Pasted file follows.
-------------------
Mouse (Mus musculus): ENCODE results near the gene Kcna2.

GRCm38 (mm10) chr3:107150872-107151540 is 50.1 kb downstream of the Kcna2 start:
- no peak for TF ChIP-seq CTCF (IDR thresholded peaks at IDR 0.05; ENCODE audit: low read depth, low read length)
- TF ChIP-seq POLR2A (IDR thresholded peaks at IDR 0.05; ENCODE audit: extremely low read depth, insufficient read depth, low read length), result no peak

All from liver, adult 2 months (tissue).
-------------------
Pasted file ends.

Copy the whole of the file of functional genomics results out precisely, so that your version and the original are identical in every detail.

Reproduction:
Mouse (Mus musculus): ENCODE results near the gene Kcna2.

GRCm38 (mm10) chr3:107150872-107151540 is 50.1 kb downstream of the Kcna2 start:
- no peak for TF ChIP-seq CTCF (IDR thresholded peaks at IDR 0.05; ENCODE audit: low read depth, low read length)
- TF ChIP-seq POLR2A (IDR thresholded peaks at IDR 0.05; ENCODE audit: extremely low read depth, insufficient read depth, low read length), result no peak

All from liver, adult 2 months (tissue).